“The prospect of being hanged,” said Dr. Johnson, “concentrates a man’s mind wonderfully.” Living in a time of pestilence similarly strips away everything but essentials.
Perhaps a remedy will soon be found, but for now, anyway, even the most naturally phlegmatic are being compelled to consider big questions behind the tedious practicalities.
"Self-examination can be healthy, especially if it helps us think of ways we can build better afterwards. But in the meantime, we dwell on dark history, and wonder if we can possibly match the courage and toughness of those who lived through the 1340s, 1640s, or 1940s."
For pandemics, like wars, bring out the real nature of things. They expose society’s superficiality and vulnerability when faced with inconveniences and shortages, let alone the possibility of lethal contamination by a disease we can’t see, and don’t understand. We are individuals armed with judgement and reason, but we are also herd animals, prone to magical thinking and stampeding. We can be wonderfully brave and generous—and appallingly cowardly and selfish. “Being ill is never agreeable” Albert Camus reflected in The Plague “but there are towns that stand by you, so to speak, when you are sick.” Will twenty-first century Britain, or America, stand by its sick?
Self-examination can be healthy, especially if it helps us think of ways we can build better afterwards. But in the meantime, we dwell on dark history, and wonder if we can possibly match the courage and toughness of those who lived through the 1340s, 1640s, or 1940s. We fret about families, and friends—beloved, unique individuals, but now also possible vectors.
We hear Thomas Tomkin’s Sad Pavan for These Distracted Times, and see in our imagination Dürer’s Four Horsemen—or Salvator Rosa’s Humana Fragilitas, painted in plague-smitten 1650s Naples, where a terrible winged skeleton offers a newborn a contract with death, acknowledging that human life is shadowed and short. We sit with Sir Thomas Browne as he meditates on the Roman cinerary urns he has unearthed in Norwich, and compares the last days of Roman Britain with the last days of Charles I. We soar above the English countryside with Eric Ravilious in the summer when it looked as though the Germans might come, and seem to see the South Downs in the clearest possible light, like the last rally of a dying patient.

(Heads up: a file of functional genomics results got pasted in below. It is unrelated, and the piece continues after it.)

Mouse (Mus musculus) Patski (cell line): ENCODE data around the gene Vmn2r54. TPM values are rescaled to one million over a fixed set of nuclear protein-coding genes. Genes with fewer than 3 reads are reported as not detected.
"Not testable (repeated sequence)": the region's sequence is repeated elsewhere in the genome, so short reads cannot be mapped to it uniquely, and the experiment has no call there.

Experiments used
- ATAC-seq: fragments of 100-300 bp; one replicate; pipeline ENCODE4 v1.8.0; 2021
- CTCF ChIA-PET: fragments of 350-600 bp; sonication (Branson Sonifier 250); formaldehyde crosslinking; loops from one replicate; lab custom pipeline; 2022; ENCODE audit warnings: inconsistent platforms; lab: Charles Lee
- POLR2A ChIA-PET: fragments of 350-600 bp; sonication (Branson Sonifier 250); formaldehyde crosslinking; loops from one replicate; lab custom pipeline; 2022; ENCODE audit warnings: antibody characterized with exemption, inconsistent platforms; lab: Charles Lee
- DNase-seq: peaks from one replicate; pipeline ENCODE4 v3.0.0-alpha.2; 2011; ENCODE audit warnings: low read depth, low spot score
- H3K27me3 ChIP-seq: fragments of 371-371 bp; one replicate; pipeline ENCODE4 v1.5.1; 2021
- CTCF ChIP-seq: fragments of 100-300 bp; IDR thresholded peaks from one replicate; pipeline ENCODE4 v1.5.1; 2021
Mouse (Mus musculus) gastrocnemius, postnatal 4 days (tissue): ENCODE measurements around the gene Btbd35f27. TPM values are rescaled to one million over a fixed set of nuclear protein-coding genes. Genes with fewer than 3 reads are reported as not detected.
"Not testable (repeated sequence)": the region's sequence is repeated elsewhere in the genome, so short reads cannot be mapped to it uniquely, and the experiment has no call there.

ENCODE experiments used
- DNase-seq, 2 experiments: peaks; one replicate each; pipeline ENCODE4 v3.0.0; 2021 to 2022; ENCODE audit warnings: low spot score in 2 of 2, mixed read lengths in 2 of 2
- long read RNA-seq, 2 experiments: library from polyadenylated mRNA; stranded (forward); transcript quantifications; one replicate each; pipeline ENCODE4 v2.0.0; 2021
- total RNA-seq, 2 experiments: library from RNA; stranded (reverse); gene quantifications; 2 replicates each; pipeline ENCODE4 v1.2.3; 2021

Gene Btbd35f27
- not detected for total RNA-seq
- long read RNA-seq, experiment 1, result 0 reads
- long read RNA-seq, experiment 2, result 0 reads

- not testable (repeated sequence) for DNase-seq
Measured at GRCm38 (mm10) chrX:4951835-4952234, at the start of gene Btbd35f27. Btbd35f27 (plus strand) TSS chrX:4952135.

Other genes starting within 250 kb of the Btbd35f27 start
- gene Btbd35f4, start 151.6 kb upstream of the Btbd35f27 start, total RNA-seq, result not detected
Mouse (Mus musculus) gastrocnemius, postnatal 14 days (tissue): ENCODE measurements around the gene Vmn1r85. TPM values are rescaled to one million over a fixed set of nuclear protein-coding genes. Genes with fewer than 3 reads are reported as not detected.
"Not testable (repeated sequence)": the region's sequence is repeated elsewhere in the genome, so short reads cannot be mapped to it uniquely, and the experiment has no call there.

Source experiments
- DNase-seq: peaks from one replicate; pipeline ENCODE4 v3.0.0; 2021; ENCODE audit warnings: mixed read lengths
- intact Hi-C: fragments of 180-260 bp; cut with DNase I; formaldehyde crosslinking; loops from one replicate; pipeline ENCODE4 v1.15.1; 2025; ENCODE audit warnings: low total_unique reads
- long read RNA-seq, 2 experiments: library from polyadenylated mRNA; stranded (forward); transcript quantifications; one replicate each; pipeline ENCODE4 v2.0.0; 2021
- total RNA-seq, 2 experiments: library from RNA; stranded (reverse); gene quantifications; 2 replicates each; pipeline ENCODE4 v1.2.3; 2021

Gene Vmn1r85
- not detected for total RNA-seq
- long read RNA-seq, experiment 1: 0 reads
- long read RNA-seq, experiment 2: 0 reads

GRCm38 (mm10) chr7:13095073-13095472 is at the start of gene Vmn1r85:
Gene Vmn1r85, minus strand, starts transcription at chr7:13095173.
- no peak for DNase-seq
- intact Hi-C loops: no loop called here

We brood on the things we haven’t done, and may now never manage: the missed goals, the things we never even attempted, the places we’ve never been to, the books we never finished, the things we should, or shouldn’t, have said, the relationships we failed to develop or sustain.
But whatever happens over the next few months, however sad some news will be, however squalid some actions, there will also be moments of great brilliance. There will be stories of strangers caring for each other, victims winning against odds, social bonds holding under stress—under skies cleared briefly of planes and pollution, and birdsong resounding in the gardens of spring. And one day, after the winnowing, there will come a cure.
People are reading Daniel Defoe’s grim fiction A Journal of the Plague Year as a prophecy, but Gabriel García Marquez reminds us there can also be Love In the Time of Cholera, moments when “the heart’s memory eliminates the bad and magnifies the good,” moments which will help us endure, and in the end win through.